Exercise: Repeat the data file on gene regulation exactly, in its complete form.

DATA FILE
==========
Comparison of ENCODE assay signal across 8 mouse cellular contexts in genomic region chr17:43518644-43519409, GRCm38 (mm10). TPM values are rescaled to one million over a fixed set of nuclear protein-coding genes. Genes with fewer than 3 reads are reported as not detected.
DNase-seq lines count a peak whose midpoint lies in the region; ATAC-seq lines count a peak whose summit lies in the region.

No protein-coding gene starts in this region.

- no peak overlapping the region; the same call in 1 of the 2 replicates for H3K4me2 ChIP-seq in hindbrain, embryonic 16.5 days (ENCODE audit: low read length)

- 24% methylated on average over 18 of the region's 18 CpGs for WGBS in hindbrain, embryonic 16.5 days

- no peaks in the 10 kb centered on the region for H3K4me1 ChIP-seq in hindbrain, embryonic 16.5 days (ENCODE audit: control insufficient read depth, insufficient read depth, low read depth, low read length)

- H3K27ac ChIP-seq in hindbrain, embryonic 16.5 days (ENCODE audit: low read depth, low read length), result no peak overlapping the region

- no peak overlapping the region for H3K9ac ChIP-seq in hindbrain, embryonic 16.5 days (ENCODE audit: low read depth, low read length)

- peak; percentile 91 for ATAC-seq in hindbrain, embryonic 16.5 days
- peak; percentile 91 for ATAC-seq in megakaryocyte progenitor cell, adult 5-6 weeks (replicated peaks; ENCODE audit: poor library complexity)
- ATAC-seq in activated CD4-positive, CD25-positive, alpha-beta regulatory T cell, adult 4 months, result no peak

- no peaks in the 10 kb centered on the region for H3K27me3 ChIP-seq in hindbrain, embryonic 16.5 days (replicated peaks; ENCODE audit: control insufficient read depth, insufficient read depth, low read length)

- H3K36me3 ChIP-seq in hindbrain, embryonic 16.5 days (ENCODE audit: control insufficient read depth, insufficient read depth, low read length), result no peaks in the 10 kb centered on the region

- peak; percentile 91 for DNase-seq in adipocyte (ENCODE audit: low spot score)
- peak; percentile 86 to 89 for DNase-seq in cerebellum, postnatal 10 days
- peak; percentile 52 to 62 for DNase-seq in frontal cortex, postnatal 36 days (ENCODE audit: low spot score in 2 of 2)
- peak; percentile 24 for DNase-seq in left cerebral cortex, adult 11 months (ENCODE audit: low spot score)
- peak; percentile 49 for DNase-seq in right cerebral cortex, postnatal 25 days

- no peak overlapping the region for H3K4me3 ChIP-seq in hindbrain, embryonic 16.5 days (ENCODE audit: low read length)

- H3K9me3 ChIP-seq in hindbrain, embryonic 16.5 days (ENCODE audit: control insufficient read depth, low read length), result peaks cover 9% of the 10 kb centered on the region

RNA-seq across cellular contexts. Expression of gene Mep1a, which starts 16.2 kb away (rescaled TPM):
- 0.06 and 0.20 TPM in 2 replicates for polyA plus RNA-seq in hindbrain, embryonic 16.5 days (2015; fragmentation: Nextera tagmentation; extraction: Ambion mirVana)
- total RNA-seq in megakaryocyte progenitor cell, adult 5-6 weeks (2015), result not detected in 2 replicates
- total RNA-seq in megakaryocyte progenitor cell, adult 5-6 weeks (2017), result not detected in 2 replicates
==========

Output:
Comparison of ENCODE assay signal across 8 mouse cellular contexts in genomic region chr17:43518644-43519409, GRCm38 (mm10). TPM values are rescaled to one million over a fixed set of nuclear protein-coding genes. Genes with fewer than 3 reads are reported as not detected.
DNase-seq lines count a peak whose midpoint lies in the region; ATAC-seq lines count a peak whose summit lies in the region.

No protein-coding gene starts in this region.

- no peak overlapping the region; the same call in 1 of the 2 replicates for H3K4me2 ChIP-seq in hindbrain, embryonic 16.5 days (ENCODE audit: low read length)

- 24% methylated on average over 18 of the region's 18 CpGs for WGBS in hindbrain, embryonic 16.5 days

- no peaks in the 10 kb centered on the region for H3K4me1 ChIP-seq in hindbrain, embryonic 16.5 days (ENCODE audit: control insufficient read depth, insufficient read depth, low read depth, low read length)

- H3K27ac ChIP-seq in hindbrain, embryonic 16.5 days (ENCODE audit: low read depth, low read length), result no peak overlapping the region

- no peak overlapping the region for H3K9ac ChIP-seq in hindbrain, embryonic 16.5 days (ENCODE audit: low read depth, low read length)

- peak; percentile 91 for ATAC-seq in hindbrain, embryonic 16.5 days
- peak; percentile 91 for ATAC-seq in megakaryocyte progenitor cell, adult 5-6 weeks (replicated peaks; ENCODE audit: poor library complexity)
- ATAC-seq in activated CD4-positive, CD25-positive, alpha-beta regulatory T cell, adult 4 months, result no peak

- no peaks in the 10 kb centered on the region for H3K27me3 ChIP-seq in hindbrain, embryonic 16.5 days (replicated peaks; ENCODE audit: control insufficient read depth, insufficient read depth, low read length)

- H3K36me3 ChIP-seq in hindbrain, embryonic 16.5 days (ENCODE audit: control insufficient read depth, insufficient read depth, low read length), result no peaks in the 10 kb centered on the region

- peak; percentile 91 for DNase-seq in adipocyte (ENCODE audit: low spot score)
- peak; percentile 86 to 89 for DNase-seq in cerebellum, postnatal 10 days
- peak; percentile 52 to 62 for DNase-seq in frontal cortex, postnatal 36 days (ENCODE audit: low spot score in 2 of 2)
- peak; percentile 24 for DNase-seq in left cerebral cortex, adult 11 months (ENCODE audit: low spot score)
- peak; percentile 49 for DNase-seq in right cerebral cortex, postnatal 25 days

- no peak overlapping the region for H3K4me3 ChIP-seq in hindbrain, embryonic 16.5 days (ENCODE audit: low read length)

- H3K9me3 ChIP-seq in hindbrain, embryonic 16.5 days (ENCODE audit: control insufficient read depth, low read length), result peaks cover 9% of the 10 kb centered on the region

RNA-seq across cellular contexts. Expression of gene Mep1a, which starts 16.2 kb away (rescaled TPM):
- 0.06 and 0.20 TPM in 2 replicates for polyA plus RNA-seq in hindbrain, embryonic 16.5 days (2015; fragmentation: Nextera tagmentation; extraction: Ambion mirVana)
- total RNA-seq in megakaryocyte progenitor cell, adult 5-6 weeks (2015), result not detected in 2 replicates
- total RNA-seq in megakaryocyte progenitor cell, adult 5-6 weeks (2017), result not detected in 2 replicates